• http://www.facebook.com/people/Andrew-Johnson/583607638 Andrew Johnson

    a one size fits all approach?? who ever said that history is debatable??? its not! the answer is to teach them the truth morons! why have some kid in texas be taught something different than a child in boston or somewhere? What needs to be updated yearly in english, history, math? ok, maybe science books. cause that changes yearly. but how is buying a pupil a kindle yearly; then buying the digital version textbook yearly; cheaper than reusing the textbooks year after year. only updating when necessary. how is that cheaper??

  • http://www.facebook.com/people/Andrew-Johnson/583607638 Andrew Johnson

    thats also a great issue… im sure lower income households would have issues on this…

  • http://www.facebook.com/profile.php?id=100000468994656 Joi Ellis

    I think this is a grand idea. Give each kid a Kindle in 3rd grade or so, when they’re old enough to operate it properly and not break it so quickly, and eliminate the need for heavy, bulky book bags for the rest of the kid’s school career. How many older kids end up with back damage because we overload them with heavy books? This also eliminates the “my text book is 10 years old” problem so many schools have. 10 years is a long time between updates for history, science, etc to go. With a Kindle the school district can reload them with fresh books yearly if their funding allows. And It’s not Amazon that enforces the DRM, it’s the publishers that demand it. I have lots of non-DRM’d material on my Kindle. Look at all of the public domain classics that are available now.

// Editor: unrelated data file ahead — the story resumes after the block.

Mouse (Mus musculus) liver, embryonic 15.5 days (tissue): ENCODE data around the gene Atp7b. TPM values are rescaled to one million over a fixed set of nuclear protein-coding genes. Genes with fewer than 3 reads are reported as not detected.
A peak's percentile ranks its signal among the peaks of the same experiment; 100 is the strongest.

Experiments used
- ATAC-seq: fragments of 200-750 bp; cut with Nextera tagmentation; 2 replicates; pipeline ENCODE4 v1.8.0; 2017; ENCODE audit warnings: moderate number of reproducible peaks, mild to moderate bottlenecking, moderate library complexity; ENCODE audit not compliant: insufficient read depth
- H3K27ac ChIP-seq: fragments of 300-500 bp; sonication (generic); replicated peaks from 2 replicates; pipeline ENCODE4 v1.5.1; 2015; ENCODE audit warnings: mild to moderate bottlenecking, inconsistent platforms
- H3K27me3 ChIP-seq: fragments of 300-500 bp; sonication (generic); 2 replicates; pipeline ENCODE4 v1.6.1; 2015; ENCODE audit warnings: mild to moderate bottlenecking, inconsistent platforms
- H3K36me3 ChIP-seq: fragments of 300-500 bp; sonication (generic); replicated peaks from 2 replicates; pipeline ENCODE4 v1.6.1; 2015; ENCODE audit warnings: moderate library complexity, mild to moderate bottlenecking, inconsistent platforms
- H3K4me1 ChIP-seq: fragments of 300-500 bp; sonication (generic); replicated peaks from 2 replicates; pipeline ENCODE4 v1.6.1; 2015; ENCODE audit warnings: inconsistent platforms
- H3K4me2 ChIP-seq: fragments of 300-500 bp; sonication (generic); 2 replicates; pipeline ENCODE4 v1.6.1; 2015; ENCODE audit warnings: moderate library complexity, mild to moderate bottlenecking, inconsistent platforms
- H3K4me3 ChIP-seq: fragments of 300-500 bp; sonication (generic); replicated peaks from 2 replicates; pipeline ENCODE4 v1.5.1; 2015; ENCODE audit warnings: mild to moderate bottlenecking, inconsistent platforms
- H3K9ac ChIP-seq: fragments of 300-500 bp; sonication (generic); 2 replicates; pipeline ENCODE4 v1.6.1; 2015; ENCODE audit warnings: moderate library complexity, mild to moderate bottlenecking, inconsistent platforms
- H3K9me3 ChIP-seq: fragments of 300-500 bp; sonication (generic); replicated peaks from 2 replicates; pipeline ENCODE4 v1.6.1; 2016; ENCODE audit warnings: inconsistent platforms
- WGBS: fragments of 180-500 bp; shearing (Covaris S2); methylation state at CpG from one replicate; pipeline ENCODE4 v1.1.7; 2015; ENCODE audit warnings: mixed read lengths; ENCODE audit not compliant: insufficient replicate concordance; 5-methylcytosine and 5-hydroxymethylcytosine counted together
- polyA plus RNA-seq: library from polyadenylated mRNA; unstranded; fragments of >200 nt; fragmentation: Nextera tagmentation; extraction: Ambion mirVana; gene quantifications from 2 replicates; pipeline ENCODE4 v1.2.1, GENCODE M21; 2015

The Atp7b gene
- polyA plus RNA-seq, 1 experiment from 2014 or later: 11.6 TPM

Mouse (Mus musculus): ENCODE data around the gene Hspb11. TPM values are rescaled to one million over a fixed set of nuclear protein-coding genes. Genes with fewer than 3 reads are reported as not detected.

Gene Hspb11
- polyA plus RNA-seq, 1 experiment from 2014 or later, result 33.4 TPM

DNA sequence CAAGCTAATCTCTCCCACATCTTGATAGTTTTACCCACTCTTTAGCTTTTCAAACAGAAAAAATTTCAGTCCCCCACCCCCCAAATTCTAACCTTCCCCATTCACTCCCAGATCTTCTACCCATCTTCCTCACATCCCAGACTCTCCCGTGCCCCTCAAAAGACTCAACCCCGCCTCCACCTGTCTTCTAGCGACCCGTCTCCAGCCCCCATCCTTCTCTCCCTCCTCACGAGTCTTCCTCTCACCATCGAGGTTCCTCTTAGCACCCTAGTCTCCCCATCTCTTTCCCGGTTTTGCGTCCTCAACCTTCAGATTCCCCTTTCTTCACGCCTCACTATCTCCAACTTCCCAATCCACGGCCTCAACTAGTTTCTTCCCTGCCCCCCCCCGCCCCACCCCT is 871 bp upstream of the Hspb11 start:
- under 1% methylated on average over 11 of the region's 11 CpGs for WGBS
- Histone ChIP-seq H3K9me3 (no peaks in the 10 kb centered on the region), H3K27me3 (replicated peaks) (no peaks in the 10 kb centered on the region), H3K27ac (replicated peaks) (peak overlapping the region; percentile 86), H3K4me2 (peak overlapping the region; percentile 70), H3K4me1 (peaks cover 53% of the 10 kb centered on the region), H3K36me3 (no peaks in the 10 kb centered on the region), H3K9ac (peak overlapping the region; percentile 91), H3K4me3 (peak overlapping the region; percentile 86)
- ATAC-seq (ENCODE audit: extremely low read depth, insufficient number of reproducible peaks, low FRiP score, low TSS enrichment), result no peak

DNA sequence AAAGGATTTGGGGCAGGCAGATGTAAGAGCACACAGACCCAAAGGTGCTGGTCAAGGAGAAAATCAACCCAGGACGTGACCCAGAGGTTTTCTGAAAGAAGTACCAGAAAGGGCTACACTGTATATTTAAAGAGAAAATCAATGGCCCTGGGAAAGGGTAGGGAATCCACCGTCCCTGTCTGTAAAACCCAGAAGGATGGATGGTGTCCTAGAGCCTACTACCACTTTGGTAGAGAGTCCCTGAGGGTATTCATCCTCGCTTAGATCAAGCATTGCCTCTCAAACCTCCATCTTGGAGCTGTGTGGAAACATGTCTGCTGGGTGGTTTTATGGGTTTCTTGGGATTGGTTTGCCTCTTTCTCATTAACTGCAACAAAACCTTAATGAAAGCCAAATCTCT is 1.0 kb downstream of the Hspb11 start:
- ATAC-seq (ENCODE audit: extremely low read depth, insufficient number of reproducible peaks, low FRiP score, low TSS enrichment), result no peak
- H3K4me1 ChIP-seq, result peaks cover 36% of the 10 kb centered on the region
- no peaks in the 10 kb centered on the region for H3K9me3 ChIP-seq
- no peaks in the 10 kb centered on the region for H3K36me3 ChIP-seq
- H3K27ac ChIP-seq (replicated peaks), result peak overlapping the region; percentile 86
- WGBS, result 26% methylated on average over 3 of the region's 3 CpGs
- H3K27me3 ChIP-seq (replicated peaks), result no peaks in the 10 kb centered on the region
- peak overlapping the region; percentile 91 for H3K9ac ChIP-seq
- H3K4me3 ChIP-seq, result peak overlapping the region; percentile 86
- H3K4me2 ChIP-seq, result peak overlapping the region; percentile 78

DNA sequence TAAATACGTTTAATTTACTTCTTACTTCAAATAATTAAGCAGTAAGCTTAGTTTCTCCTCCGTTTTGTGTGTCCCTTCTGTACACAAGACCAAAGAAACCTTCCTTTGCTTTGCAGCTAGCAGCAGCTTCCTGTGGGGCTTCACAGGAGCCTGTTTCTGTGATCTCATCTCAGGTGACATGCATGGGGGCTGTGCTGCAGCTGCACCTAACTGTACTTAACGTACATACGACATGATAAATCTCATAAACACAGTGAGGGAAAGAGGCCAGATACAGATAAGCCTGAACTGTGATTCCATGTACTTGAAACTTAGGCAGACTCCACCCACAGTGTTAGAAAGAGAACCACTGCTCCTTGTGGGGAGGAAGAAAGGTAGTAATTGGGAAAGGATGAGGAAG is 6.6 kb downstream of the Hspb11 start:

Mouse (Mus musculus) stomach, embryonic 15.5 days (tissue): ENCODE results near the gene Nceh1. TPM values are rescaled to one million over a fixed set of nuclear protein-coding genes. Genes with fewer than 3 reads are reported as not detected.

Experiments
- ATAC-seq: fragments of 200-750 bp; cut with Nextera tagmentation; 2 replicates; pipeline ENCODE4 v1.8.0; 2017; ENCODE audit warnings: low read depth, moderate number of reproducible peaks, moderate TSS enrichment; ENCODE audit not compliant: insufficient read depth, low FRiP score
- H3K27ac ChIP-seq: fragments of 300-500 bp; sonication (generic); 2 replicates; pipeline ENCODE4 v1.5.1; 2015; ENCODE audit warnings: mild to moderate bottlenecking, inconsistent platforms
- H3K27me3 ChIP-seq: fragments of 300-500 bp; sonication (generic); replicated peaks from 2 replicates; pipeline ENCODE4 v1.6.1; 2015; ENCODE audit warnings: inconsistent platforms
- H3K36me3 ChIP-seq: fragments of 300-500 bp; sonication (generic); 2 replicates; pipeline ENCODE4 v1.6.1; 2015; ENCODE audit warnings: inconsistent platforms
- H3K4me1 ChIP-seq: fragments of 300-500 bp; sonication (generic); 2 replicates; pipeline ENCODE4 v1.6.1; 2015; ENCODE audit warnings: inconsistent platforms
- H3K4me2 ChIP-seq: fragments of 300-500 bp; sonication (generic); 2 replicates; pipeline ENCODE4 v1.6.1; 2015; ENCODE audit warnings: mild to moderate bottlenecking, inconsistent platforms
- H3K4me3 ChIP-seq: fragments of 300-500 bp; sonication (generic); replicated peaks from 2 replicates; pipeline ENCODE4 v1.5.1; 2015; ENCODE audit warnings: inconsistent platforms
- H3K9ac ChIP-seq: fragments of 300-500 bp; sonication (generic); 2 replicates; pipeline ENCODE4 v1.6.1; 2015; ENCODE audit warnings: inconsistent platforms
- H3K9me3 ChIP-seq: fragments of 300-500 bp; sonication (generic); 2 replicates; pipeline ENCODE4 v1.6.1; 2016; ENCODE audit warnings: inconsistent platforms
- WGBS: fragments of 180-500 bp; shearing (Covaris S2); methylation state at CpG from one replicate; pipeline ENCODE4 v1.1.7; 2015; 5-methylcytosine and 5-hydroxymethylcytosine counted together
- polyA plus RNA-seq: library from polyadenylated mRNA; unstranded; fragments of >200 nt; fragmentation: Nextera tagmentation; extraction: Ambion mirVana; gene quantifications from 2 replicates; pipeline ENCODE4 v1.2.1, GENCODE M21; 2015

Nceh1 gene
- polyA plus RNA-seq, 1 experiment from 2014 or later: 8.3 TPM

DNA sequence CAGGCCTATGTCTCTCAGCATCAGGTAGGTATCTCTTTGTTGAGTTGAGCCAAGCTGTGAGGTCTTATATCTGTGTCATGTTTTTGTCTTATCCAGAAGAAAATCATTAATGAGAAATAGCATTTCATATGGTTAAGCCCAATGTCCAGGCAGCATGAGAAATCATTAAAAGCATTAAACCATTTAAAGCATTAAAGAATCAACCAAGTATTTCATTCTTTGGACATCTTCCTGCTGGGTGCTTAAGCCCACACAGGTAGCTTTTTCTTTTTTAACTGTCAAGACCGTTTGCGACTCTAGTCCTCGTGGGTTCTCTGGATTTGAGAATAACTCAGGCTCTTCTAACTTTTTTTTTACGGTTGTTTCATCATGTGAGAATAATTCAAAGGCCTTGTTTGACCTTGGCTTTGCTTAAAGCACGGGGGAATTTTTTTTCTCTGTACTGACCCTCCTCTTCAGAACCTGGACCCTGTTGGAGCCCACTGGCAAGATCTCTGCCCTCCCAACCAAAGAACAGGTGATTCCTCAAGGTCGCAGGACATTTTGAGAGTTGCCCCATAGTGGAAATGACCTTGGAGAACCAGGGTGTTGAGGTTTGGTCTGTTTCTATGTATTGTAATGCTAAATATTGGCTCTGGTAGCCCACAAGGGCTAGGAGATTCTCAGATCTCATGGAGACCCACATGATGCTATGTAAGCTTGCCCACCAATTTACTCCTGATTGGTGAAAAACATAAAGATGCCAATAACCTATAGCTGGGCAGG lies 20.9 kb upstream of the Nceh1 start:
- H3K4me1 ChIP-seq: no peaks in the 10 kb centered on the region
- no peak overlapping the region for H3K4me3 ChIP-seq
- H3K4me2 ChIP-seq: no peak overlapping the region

• 9Muses

    As a teacher of history, I must tell you: history is always debatable, Andrew. History is based upon interpretation of primary sources, our interpretations change with the types of sources (i.e., information) we have available (since new information comes to light quite frequently), and as a result history is a dynamic subject with constantly shifting nuances and subtleties in how it is understood and presented. Fifty years ago, history textbooks did not include much, if any, information on the roles of women, slaves, and children in shaping the world; today’s textbooks consider all sorts of documents about minority contributions to our world’s history. The idea that history isn’t debatable? Well, that is debatable!

  • http://www.facebook.com/people/Michael-Anderson/1126622077 Michael Anderson

    I love my Sony e-reader for general book reading, I think that CafeScribe is a better platform for textbooks. It has a very robust search feature, allows for note taking, highlighting, and note sharing. It also has an auto-summary feature for viewing your notes. It merges the ebook with social networking, which allows you to enter into a complete learning environment rather than just a book. Plus, since it is housed on your computer, you can integrate your ebook with your office programs. The problem with the government getting involved in things like this is I can see them mandating use of the Kindle, when there are other options out there that may serve the students of various school districts better.

  • student

    I do think this is an excellent idea especially as a student this would help students across the nation

  • Paigenine11

    As a student I Think this is a good idea and it seems alot easier for kids.

  • RRIBBLE

    I am a student in 8th grade and think i would use the Kindle alot if i had one.

  • JOEYIMYNICKNAME

    I think the Kindle is good because, its everything everyone needs to go to to know about things.

  • CMiller

    i think the ipad is better but a Kindle is cheaper…..so i believe that i would buy one but i really dont read so its not for me

  • Coltmancogna

    i think this is a dumb but good idea but that is because were are not wasting trees and it is dumb beacuse i just dont likie to read so this kindle is not the thing for me.